The massive road-building project that is the interstate highway system divided communities across the nation.

In The 1619 Project, Kevin M. Kruse notes that the highways “steered along routes that ran right through the neighborhoods of racial minorities.” He tells us that community leaders decried the practice of “white men’s roads through Black men’s bedrooms.”

The Interim Report of the California Task Force to Study and Develop Reparation Proposals for African Americans confirms this reality. “Funded by the federal government, the California state and local government also destroyed Black homes and communities through park and highway construction, urban renewal and by other means,” the report states.

In my neck of the woods, this is reflected in the routes Interstates 880, 580 and 980 take through Oakland, California.

In the reading for the third Sunday of Advent, the prophet Isaiah describes a different sort of road building project. He envisions a road that represents renewal rather that destruction, a road through the desert that will bring the weary exiles home rather than force them to live in isolation.

Isaiah 35:8-10 declares: “A highway shall be there, and it shall be called the Holy Way. … no traveler, not even fools, shall go astray. No lion shall be there, nor shall any ravenous beast come up on it; they shall not be found there, but the redeemed shall walk there. … everlasting joy shall be upon their heads; they shall obtain joy and gladness, and sorrow and sighing shall flee away” (NRSV).

Not all roads are equal. Not every road-building project is praiseworthy. Yet, the prophet’s words invite us to consider the Divine road-building project that is Advent.

The story of the season is that of the God of heaven building a road to earth – a road that leads weary travelers in ways of justice and peace, a road that brings us home, a road on which the streetlights shine with the light of everlasting joy.

In the gospel reading yesterday, Matthew 11:2-11, John the Baptist is concerned about the trustworthiness of the road he sees Jesus building. He sends some of his disciples to Jesus asking, “Are you building a highway home or a road to nowhere?”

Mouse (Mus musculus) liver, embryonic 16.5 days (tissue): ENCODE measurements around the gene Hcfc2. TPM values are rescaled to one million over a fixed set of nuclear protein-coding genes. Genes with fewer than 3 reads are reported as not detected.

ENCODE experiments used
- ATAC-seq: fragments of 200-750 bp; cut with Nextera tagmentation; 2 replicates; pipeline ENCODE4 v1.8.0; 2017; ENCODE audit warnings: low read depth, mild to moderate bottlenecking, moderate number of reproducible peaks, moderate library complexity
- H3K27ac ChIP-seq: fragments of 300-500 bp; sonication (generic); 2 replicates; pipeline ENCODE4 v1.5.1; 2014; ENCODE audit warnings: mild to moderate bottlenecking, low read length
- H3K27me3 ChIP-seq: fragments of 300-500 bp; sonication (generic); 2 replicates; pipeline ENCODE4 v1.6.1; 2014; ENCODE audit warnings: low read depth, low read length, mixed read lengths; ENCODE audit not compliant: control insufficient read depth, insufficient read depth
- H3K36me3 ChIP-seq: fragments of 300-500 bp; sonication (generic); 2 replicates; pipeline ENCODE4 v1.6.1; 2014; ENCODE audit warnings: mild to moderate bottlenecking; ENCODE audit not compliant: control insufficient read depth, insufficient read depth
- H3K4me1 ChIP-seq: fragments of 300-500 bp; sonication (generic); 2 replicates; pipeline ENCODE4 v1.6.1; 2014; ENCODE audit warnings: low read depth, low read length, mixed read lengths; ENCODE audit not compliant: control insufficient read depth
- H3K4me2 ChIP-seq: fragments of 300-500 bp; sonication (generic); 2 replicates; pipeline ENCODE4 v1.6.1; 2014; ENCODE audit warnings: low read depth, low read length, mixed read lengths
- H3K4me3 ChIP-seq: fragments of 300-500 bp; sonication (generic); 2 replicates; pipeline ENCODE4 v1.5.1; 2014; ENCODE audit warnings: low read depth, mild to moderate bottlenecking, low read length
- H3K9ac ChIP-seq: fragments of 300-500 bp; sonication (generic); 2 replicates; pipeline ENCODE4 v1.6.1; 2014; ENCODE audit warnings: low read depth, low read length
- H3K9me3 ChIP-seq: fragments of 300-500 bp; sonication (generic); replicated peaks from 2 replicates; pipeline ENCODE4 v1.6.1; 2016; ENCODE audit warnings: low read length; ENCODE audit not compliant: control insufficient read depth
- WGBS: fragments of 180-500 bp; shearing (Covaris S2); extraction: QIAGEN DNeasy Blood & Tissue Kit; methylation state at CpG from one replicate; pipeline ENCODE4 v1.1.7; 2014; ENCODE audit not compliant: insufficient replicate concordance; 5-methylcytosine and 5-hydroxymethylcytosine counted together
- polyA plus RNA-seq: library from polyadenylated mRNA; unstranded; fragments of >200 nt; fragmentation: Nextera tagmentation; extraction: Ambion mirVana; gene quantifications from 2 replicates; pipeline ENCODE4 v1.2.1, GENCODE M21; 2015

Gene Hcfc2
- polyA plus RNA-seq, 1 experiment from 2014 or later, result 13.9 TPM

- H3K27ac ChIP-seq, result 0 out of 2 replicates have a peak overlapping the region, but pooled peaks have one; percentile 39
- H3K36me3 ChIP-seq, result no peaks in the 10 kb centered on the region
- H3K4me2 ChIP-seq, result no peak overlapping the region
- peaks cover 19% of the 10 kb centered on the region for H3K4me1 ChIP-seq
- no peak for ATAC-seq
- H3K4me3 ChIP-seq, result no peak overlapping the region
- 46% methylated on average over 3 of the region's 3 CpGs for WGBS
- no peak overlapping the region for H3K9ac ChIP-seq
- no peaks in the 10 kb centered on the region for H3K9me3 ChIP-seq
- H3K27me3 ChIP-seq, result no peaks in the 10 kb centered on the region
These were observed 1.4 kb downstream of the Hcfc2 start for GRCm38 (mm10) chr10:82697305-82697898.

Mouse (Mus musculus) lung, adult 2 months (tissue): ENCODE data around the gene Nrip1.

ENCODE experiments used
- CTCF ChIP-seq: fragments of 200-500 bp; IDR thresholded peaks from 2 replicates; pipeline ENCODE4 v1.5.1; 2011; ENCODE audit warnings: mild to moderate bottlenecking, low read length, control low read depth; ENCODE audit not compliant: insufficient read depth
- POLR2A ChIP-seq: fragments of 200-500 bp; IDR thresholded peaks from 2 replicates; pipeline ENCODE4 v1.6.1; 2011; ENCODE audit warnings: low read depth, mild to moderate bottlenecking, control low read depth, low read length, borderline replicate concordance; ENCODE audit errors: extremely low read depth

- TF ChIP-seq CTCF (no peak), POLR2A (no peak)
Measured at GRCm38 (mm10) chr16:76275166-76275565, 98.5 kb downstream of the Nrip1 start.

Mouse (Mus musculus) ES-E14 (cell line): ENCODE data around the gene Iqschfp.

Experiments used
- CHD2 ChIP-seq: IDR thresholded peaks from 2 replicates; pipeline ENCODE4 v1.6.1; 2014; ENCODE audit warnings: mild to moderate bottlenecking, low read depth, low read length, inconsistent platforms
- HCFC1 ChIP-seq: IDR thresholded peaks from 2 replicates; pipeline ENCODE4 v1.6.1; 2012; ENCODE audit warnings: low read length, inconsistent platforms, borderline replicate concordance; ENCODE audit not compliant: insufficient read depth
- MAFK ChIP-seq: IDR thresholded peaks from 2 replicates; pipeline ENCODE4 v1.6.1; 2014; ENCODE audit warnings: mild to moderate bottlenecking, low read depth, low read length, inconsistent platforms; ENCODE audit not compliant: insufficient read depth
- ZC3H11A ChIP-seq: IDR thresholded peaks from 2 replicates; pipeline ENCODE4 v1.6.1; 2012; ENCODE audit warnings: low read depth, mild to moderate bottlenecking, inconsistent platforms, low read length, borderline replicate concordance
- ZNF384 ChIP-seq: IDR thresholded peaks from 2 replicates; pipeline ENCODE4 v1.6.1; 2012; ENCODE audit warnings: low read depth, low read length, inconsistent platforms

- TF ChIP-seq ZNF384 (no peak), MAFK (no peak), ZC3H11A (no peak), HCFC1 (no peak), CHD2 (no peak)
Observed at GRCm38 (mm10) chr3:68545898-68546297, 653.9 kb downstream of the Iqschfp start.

Jesus answers gently: “Take a pause. Look closely. Consider the evidence. Am I lifting people up or tearing them down?”

He goes on to praise John’s ministry and to remind us all that John’s place in history is secure. His ministry will be remembered with gratitude.

By not attacking John for asking questions about the way he was constructing, Jesus assures us that when we question the reliability of his way, when the challenges of traveling it abound, when we long for a bullet train to prosperity rather than a highway to heaven, we have not lost standing in the community of his followers. Like John, we still belong.

We worship a God who has a demonstrated ability to make a way, to help us find a way. It is ours to wait for that way, watch for that way, walk in that way, witness to that way.

Advent is many things. A season of contrasts, a season of waiting, a season of hope and a season of discerning the road the Holy One is building to us and for us.

Sometimes, that road is demanding. Sometimes, we wonder where it is leading us.

If you worry about the way, take heart. You are not alone. You are in the company of the great prophet, John the Baptist, of whom Jesus declared emphatically, “He is on a good and worthy road.”

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